Herbology: A Love Story
Today I prescribe Chinese herbs to clients, but my earliest encounters with plants with medicinal qualities actually occurred in the forests of Northern California.
I grew up spending weekend days picnicking and hiking around the foothills and forests of the Bay Area. There was always another path to explore. This vibrancy of nature, whether it was the feeling of seeing a wild animal, or a different kind of forest, coast, or meadow, has inspired me to live in connection with nature.
In high school, I took a biology course which allowed me to research a topic of my choice. I decided to study Native American uses of plants for medicine. I checked out some plant identification books from the library, got in my beat up Chevrolet and drove into the foothills to walk around and see, feel and smell.
The first plant to catch my attention was the refrigerator tree ( the Madrone Tree Arbutus menziesii), so named because when you touch its bald, red, bark it feels cool to the touch. Its twisty and bendy branches yearn for light in the forest canopy and its bark strips itself, sheds, to protect itself from insects and parasites.
I later read how Native Americans used this bark to treat skin problems.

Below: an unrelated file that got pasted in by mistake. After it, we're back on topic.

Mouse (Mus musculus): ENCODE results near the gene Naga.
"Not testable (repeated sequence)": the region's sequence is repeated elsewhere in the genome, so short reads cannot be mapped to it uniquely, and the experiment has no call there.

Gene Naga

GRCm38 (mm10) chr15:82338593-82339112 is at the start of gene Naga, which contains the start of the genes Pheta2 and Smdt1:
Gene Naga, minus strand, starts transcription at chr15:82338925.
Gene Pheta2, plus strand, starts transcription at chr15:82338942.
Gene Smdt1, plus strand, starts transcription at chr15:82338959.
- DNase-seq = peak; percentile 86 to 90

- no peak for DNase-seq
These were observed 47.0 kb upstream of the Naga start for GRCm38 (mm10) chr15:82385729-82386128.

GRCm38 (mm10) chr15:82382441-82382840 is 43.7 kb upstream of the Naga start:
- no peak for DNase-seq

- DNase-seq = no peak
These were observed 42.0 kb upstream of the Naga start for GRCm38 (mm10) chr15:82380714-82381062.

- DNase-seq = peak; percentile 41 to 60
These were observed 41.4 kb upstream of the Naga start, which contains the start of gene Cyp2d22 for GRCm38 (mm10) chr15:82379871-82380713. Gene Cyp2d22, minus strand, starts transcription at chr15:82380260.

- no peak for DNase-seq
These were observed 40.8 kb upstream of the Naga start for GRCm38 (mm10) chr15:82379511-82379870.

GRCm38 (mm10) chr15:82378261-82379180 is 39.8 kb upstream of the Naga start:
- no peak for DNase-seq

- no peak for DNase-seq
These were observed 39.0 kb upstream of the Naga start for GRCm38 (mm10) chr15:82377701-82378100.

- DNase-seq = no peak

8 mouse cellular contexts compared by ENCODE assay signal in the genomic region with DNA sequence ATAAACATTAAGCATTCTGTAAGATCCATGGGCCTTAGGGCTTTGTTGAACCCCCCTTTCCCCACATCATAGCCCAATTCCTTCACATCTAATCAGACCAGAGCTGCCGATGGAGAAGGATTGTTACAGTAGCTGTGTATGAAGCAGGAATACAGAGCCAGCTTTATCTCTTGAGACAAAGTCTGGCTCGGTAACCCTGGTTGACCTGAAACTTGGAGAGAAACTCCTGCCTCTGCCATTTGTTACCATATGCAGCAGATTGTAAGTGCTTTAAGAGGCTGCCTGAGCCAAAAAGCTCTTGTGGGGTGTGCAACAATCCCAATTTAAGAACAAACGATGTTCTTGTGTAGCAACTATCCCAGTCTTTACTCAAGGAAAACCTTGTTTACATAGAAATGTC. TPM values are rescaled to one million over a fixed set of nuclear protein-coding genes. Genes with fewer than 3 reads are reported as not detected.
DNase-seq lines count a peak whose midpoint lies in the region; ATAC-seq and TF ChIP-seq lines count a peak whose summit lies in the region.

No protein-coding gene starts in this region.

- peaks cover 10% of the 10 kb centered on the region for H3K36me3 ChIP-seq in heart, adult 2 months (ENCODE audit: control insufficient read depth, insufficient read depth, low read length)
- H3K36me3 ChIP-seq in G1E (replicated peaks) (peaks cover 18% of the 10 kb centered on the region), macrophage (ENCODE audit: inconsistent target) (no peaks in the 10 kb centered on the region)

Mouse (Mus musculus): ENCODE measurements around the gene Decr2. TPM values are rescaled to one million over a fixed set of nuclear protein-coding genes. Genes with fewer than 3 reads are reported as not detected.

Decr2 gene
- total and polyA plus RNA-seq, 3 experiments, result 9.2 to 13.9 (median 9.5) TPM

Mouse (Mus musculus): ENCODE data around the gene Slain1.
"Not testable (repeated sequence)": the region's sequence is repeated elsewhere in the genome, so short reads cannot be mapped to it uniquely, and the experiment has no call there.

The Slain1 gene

They made it into a tea and drank it.
I was fascinated by the fact that the tree itself has this mechanism, of adapting for its own survival, and we humans can use this plant, and many others, for our adaptation and survival as well.
Much later on, at Berkeley, I took a medicinal herb class. We would go to the Botanical Gardens and identify plants, learning later, in class, how these herbs affect basic physiological and biological processes in the body.
Again a beautiful tree captured me, the Willow Tree this time. This tree’s bark was also used for pain relief by Native Americans, as by healers in ancient Egypt, Assyria and Sumer.
It was only in 1793, when a scientist extracted “Salicin” from the bark of a willow tree to make aspirin, that the modern world was provided with a temporary pain relief agent that these older cultures had known for centuries.
These early encounters in the forests of my childhood are the seeds of my work as a Chinese medicine practitioner. Today, my interest in the relationship between modern and ancient herbology is implemented in my clinic, where I prescribe herbal formulas.